- Promote, promote, promote! Don’t expect participants to come to you, especially if the webinar will be live. If you’re working from a small client base be realistic with your expectations. You may want to pay for additional targeted advertising via Pinterest, Facebook, Instagram etc. Ask your friends, family, fans, co-hosts and partners to share your flyer and tag you in any social media posts. Don’t promote the event too far in advance, however. Unless the topic is earth shatteringly exciting, chances are people won’t block it off in their diaries weeks in advance. With social media, it’s more about telling people about an event a couple of days before, then reminding them again on the day itself. You can start referring to the event in any other relevant marketing material beforehand though, for example a mention in a blog post a week in advance.
- Consider your speakers/ partners. If you’re collaborating with other speakers, consider featuring their logo within any promotional material. You can include logos, links and other key profile information. Ask your partners to promote the webinar to their networks too. Make sure your speakers know what is expected of them in terms of the promotion and the agenda of the webinar itself. Always run practise webinar in advance. You might like to put together a cheatsheet with all this information and webinar tips readily available (example below). It’s also a good idea to nominate one person as a moderator. It’s their job to keep to timings and the agenda, and it’s up to you how involved they get in the actual discussions.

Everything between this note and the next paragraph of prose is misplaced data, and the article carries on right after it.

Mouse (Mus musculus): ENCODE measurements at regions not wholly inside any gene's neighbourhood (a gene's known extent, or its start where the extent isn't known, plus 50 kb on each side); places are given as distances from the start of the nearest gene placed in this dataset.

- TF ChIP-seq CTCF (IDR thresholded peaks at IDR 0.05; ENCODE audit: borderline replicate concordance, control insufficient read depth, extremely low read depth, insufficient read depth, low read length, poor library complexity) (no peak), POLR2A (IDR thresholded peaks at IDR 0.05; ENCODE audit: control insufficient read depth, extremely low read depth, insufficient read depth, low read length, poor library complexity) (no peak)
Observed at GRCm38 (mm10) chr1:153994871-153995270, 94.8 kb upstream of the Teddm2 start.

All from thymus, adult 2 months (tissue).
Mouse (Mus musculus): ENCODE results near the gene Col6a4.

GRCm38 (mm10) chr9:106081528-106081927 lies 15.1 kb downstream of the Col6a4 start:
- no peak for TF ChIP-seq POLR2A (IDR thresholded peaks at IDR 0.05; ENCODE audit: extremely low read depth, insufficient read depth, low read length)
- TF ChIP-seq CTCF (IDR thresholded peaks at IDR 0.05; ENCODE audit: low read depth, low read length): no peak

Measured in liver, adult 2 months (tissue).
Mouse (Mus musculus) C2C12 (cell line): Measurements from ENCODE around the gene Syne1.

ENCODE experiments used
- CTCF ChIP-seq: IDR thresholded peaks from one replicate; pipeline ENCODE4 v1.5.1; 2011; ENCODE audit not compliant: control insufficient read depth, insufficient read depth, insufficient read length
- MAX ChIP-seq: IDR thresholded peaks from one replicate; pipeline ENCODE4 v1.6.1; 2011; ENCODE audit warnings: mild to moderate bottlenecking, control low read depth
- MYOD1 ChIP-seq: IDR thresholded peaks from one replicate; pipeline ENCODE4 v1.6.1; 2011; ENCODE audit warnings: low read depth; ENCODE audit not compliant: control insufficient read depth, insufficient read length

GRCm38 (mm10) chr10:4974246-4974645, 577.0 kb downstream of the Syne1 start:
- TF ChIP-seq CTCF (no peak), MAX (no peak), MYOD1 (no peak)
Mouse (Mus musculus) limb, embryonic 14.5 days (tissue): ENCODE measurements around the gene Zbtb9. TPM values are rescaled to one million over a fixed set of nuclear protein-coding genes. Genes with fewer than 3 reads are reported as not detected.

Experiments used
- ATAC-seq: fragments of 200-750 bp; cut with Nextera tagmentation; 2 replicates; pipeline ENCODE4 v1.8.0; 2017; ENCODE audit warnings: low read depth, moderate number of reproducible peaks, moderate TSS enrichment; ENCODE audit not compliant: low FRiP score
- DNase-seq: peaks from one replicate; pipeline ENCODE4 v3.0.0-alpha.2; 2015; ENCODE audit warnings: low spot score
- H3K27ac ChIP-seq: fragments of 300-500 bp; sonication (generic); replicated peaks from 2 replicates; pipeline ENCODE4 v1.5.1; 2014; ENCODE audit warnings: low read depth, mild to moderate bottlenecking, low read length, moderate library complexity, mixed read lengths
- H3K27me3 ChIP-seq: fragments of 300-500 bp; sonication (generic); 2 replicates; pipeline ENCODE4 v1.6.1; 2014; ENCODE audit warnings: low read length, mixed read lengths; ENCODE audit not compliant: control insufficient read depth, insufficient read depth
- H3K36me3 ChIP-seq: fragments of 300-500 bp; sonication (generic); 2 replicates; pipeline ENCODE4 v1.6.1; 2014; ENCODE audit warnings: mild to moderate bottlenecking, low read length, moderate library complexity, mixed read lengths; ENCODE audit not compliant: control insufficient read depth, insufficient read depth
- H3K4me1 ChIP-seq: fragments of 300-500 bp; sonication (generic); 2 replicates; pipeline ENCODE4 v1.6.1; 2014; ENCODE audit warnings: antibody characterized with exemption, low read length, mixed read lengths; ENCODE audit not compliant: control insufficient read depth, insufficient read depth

- Define the agenda. Draw up an agenda in advance for all speakers. The agenda doesn’t need to be rigidly defined, but it should at least give an idea of the flow. I’d recommend starting with an introduction to what the webinar is about, then introducing the individual speakers and their relation to the topic. At the end of the webinar you might like to offer a chance for feedback, questions or networking.
- Think of the technological logistics. Make sure your camera is clean so your image doesn’t appear fuzzy. Try to find a quiet space to speak which is well lit (natural light is best) and without messy backgrounds. If you’re hearing an echo, you might need to close your curtains, or avoid rooms with wooden / solid floors. Be sure to unmute yourself when you’re talking, and mute again when you’re not to avoid any interference. Always have a practise run and make sure your device is fully charged and the internet speed is good. If possible, connect with dial up unless you’re confident that your Wi-Fi is reliable. Ideally have a back up device (second laptop / phone / tablet) in case there is any problem with your device on the day. If you plan to do a lot of webinars, (or podcasts) then you might like to invest in a decent microphone.
- Speak to your audience. Make your webinar more interesting that a lecture. Use a poll midway webinar to engage speakers and gather information. Ask for user feedback through comments in the chat box. Consider a short presentation midway to mix things up. You might also want to remind participants midway and throughout that the webinar is being recorded and politely ask that they switch their cameras / microphone off if necessary. If you’ve got a moderator, they’ll need to keep an eye on timings and address any tech issues should they arise. And follow up afterwards with your participants to thank them for joining – a webinar should be the start of a conversation, not a one off event.
Are you about to host a webinar? If you’re looking for more webinar tips or advice, leave me a comment below.